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Cochrane Database Syst Rev. 2012 Mar 14;3:CD006206. doi: 10.1002/14651858.CD006206.pub3.

Garlic for the common cold.

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  • 1Faculty of Medicine, Dentistry & Health Sciences, The University of Western Australia, Crawley, WA, Australia.

Update in

  • Cochrane Database Syst Rev. 2014;11:CD006206.



Garlic is alleged to have antimicrobial and antiviral properties that relieve the common cold, among other beneficial effects. There is widespread usage of garlic supplements. The common cold is associated with significant morbidity and economic consequences. On average, children have six to eight colds per year and adults have two to four.


To determine whether garlic (allium sativum) is effective for either the prevention or treatment of the common cold, when compared to placebo, no treatment or other treatments.


We searched the Cochrane Central Register of Controlled Trials (CENTRAL) (2011, Issue 4), which includes the Cochrane Acute Respiratory Infections Group Specialised Register, OLDMEDLINE (1950 to 1965), MEDLINE (January 1966 to November week 3, 2011), EMBASE (1974 to December 2011) and AMED (1985 to December 2011).


Randomised controlled trials of common cold prevention and treatment comparing garlic with placebo, no treatment or standard treatment.


Two review authors independently reviewed and selected trials from searches, assessed and rated study quality and extracted relevant data.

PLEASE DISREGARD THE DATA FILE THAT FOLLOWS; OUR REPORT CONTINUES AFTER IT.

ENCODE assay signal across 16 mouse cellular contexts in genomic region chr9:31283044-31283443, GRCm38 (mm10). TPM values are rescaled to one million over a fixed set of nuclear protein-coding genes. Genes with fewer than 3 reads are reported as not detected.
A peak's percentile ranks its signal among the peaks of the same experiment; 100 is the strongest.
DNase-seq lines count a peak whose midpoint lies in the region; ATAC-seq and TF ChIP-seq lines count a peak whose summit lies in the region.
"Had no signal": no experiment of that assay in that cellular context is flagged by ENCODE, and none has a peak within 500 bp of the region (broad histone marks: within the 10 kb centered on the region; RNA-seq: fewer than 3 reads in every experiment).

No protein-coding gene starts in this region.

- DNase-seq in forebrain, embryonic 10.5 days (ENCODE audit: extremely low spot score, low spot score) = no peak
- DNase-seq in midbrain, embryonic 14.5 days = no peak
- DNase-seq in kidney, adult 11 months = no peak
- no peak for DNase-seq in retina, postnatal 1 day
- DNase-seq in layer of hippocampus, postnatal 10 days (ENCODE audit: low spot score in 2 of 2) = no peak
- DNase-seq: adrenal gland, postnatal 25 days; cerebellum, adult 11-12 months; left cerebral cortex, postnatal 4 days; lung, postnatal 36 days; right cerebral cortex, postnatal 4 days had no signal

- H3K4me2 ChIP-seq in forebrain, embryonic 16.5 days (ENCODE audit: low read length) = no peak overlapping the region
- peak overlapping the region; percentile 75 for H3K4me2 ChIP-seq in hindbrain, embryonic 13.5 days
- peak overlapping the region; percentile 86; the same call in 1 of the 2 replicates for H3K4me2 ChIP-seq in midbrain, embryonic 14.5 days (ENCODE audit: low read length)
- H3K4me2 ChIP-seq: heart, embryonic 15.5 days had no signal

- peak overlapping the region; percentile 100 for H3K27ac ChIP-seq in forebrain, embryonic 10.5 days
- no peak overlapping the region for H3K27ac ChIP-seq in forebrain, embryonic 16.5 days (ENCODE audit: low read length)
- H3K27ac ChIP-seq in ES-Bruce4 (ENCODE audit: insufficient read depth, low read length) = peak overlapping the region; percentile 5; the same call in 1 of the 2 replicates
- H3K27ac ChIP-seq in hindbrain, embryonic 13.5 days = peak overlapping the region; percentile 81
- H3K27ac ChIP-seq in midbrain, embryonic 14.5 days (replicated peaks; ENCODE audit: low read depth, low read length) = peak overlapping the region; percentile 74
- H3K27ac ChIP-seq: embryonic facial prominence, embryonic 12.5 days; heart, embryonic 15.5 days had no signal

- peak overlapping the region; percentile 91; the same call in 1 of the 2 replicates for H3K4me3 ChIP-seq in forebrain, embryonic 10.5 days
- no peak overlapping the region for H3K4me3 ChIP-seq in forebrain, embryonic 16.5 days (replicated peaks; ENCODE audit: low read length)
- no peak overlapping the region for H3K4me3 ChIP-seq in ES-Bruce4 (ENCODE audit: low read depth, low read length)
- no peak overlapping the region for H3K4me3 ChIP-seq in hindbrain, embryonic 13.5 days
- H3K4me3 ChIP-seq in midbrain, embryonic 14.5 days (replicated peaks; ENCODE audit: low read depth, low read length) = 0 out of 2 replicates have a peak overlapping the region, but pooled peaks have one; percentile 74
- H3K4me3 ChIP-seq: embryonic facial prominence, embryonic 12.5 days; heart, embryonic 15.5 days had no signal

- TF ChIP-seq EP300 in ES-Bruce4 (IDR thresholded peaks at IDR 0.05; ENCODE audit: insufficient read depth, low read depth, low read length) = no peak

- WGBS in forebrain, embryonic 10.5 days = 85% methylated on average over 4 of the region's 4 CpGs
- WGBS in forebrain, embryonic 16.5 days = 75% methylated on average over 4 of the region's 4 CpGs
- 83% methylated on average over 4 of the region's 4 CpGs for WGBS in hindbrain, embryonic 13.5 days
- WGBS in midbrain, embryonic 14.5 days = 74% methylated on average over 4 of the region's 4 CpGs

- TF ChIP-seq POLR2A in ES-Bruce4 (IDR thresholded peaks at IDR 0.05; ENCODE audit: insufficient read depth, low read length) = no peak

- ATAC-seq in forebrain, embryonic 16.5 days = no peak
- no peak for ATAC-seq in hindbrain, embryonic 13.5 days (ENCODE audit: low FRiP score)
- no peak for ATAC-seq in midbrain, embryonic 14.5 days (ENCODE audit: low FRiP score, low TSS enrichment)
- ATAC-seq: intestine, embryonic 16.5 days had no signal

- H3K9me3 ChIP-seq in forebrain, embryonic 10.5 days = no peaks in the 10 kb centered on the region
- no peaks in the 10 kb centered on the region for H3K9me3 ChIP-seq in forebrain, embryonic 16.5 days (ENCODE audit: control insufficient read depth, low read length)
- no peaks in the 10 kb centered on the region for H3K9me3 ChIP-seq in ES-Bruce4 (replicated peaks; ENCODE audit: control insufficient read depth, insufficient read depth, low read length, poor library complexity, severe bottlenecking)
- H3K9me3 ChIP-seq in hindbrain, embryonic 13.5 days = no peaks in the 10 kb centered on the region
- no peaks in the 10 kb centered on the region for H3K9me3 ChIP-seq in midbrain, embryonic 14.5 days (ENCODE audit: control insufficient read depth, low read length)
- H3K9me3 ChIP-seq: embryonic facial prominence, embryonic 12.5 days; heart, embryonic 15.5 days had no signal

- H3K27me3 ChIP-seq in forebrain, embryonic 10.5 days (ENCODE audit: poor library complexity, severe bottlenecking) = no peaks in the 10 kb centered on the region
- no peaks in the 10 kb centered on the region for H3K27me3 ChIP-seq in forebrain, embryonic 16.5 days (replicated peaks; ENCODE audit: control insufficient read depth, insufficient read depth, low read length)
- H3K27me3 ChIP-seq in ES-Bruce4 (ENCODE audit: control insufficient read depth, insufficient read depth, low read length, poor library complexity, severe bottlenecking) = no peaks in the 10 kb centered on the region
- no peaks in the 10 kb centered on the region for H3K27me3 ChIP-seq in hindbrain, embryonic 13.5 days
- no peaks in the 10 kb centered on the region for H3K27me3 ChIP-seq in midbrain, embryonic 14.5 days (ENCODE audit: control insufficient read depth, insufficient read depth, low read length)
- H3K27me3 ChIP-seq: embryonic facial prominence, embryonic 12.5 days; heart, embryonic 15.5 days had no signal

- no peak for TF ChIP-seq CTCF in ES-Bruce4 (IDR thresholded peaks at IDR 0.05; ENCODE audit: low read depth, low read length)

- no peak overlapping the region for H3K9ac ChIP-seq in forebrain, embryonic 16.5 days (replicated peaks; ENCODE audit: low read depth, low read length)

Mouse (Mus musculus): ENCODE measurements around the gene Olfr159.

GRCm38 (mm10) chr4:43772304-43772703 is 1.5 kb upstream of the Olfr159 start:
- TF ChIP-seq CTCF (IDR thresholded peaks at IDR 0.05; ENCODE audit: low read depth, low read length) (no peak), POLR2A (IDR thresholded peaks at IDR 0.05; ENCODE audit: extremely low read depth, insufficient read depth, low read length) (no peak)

Of the six trials identified as potentially relevant from our searches, only one trial met the inclusion criteria. This trial randomly assigned 146 participants to either a garlic supplement (with 180 mg of allicin content) or a placebo (once daily) for 12 weeks. The trial reported 24 occurrences of the common cold in the garlic intervention group compared with 65 in the placebo group (P < 0.001), resulting in fewer days of illness in the garlic group compared with the placebo group (111 versus 366). The number of days to recovery from an occurrence of the common cold was similar in both groups (4.63 versus 5.63). Only one trial met the inclusion criteria, therefore limited conclusions can be drawn. The trial relied on self reported episodes of the common cold but was of reasonable quality in terms of randomisation and allocation concealment. Adverse effects included rash and odour.


There is insufficient clinical trial evidence regarding the effects of garlic in preventing or treating the common cold. A single trial suggested that garlic may prevent occurrences of the common cold but more studies are needed to validate this finding. Claims of effectiveness appear to rely largely on poor-quality evidence.

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